I took this picture of Dhanaji Dongre, the farmer we visited during our Nokia Life Tools immersions, on my test N97 (which has a pretty cool camera but a lousy touch-screen esp. when compared to the iPhone). He is taking a picture of the crew on his own little camera phone, who in turn, are taking pictures and videos of him using really hi-tech cameras!! We had professional “filming” on by the Lonely Planet crew during our visits – to the right are Jere Hietala an immensely talented young Finnish photographer, and Brad from Australia, who was directing the film being made. Still, it must be remembered that photography is really a relatively new behaviour in India, encouraged by easy access to cameras on mobile phones!
An interesting juxtaposition of low tech (note the manual plough worked by bullocks too) and hi-tech in several ways – almost as if several eras coexist side-by-side.
Alan gets this super shot:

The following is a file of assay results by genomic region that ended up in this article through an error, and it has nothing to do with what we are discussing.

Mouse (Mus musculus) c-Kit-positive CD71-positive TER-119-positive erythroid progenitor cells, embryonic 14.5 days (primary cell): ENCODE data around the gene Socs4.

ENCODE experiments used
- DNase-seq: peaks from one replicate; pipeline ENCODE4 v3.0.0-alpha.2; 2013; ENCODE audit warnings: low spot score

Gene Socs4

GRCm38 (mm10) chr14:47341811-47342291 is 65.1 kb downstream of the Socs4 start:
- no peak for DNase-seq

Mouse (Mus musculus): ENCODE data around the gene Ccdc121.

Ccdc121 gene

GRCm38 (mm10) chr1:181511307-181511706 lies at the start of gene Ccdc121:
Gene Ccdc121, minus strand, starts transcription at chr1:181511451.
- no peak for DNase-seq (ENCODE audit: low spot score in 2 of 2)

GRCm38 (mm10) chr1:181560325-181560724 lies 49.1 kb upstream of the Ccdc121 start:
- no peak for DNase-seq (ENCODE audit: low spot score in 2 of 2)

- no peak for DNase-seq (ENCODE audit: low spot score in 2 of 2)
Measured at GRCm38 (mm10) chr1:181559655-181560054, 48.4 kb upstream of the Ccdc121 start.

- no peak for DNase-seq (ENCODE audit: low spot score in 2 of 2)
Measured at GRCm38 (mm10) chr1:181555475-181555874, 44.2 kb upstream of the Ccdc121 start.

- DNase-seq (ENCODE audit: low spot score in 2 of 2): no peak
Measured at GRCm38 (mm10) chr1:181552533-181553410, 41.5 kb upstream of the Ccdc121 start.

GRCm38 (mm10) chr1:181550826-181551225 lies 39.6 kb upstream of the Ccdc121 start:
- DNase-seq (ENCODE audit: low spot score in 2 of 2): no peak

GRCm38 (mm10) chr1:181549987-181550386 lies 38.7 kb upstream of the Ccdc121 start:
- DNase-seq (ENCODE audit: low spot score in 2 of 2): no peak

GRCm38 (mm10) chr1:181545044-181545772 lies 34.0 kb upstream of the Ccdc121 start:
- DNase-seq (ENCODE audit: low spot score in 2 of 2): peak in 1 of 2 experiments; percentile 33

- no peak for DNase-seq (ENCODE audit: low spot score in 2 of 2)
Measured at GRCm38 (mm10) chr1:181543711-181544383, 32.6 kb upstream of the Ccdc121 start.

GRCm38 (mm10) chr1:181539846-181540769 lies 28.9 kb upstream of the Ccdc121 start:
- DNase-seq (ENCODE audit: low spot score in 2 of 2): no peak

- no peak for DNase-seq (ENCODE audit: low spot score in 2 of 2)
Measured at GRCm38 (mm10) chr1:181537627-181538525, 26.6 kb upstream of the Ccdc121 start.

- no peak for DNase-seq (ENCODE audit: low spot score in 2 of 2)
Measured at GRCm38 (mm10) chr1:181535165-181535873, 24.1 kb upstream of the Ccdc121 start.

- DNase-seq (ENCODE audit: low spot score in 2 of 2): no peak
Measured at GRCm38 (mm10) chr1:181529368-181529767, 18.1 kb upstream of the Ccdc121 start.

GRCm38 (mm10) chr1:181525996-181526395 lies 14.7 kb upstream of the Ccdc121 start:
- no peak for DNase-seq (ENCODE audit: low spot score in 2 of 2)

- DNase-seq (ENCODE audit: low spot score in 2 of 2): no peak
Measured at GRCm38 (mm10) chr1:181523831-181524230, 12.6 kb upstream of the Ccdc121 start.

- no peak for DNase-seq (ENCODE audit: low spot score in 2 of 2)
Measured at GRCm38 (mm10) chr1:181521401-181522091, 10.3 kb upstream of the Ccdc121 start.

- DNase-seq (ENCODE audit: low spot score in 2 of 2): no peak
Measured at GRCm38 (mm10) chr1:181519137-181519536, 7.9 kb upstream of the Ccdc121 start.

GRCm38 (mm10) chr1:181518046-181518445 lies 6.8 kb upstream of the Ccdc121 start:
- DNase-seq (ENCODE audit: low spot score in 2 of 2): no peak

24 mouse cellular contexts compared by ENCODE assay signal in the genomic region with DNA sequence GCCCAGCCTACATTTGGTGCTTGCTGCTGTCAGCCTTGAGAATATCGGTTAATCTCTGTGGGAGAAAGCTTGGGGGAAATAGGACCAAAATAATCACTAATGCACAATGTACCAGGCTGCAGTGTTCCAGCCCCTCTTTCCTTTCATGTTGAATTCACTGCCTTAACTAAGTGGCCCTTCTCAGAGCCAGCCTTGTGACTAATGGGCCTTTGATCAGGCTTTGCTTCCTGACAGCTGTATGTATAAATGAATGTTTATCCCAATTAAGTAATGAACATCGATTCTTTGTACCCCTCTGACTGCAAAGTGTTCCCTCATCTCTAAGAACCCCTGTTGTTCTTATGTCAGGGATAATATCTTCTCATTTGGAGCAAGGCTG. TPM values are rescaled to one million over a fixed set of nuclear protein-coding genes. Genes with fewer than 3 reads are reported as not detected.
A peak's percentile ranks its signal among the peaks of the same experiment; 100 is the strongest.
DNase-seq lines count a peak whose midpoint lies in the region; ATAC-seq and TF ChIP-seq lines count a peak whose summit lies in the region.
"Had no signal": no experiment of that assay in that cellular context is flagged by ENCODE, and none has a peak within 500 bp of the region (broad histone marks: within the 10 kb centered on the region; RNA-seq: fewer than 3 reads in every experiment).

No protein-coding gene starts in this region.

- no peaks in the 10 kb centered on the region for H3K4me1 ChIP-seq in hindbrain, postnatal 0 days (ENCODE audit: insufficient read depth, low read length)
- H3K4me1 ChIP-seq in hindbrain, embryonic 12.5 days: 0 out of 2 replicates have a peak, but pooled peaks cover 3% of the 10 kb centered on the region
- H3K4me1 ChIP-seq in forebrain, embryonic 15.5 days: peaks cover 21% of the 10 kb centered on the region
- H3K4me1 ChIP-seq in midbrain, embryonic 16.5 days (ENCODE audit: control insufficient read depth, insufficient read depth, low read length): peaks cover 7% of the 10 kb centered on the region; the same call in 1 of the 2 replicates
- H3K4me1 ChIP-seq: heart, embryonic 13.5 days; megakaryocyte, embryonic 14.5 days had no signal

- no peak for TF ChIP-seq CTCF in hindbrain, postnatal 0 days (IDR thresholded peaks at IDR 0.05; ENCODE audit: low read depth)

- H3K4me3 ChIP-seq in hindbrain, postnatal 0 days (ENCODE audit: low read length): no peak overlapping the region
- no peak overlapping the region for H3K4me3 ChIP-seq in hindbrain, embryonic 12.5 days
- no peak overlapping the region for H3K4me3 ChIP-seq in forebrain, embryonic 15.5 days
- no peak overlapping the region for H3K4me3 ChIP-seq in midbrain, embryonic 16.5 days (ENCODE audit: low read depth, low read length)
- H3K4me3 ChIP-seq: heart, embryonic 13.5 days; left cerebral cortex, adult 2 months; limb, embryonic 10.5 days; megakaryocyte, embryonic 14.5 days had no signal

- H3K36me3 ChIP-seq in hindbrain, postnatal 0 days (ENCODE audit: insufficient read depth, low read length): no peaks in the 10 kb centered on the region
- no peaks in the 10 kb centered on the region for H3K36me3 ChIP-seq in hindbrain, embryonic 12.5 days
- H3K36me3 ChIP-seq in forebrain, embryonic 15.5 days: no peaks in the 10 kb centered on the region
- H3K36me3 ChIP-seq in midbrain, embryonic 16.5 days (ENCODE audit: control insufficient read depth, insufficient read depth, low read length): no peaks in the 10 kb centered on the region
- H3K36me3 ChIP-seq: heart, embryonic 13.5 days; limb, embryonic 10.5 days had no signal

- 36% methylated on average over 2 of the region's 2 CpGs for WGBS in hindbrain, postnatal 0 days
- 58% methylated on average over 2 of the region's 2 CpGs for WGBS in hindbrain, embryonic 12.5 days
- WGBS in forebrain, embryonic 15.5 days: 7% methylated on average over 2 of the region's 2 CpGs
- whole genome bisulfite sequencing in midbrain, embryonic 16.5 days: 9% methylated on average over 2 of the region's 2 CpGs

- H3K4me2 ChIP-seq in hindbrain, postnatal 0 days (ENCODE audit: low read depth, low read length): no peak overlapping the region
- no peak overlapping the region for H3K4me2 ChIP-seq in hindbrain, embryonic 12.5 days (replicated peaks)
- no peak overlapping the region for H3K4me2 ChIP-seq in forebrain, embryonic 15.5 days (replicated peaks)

And it happens again during our Nokia Tej visit to Kolhapur which I will be writing up shortly – we’re meeting the sales Agent at a small tea shop in the crowded market, and other customers decide we’re interesting enough to capture on their phone cameras!
Another example of this co-existence that struck me on my trip. In the picture below, on the right, you will see traditional accountants sitting on the floor, doing their manual accounting under the blessings of the Gods. It’s a huge open room, and to the left are desks with computers and the manager’s cabin which is equipped with the latest gadgets. This is an old tradition of accounting, and the owner of Arvind Textiles in Icchalkaranji, Kolhapur told Frances Linzee Gordon and me that although most of his systems are now computerized, he would never let go of these employees who have been a part of the family business for many decades, and are like family members. The practice of manual accounting, according to him, will perish only when these people are no more!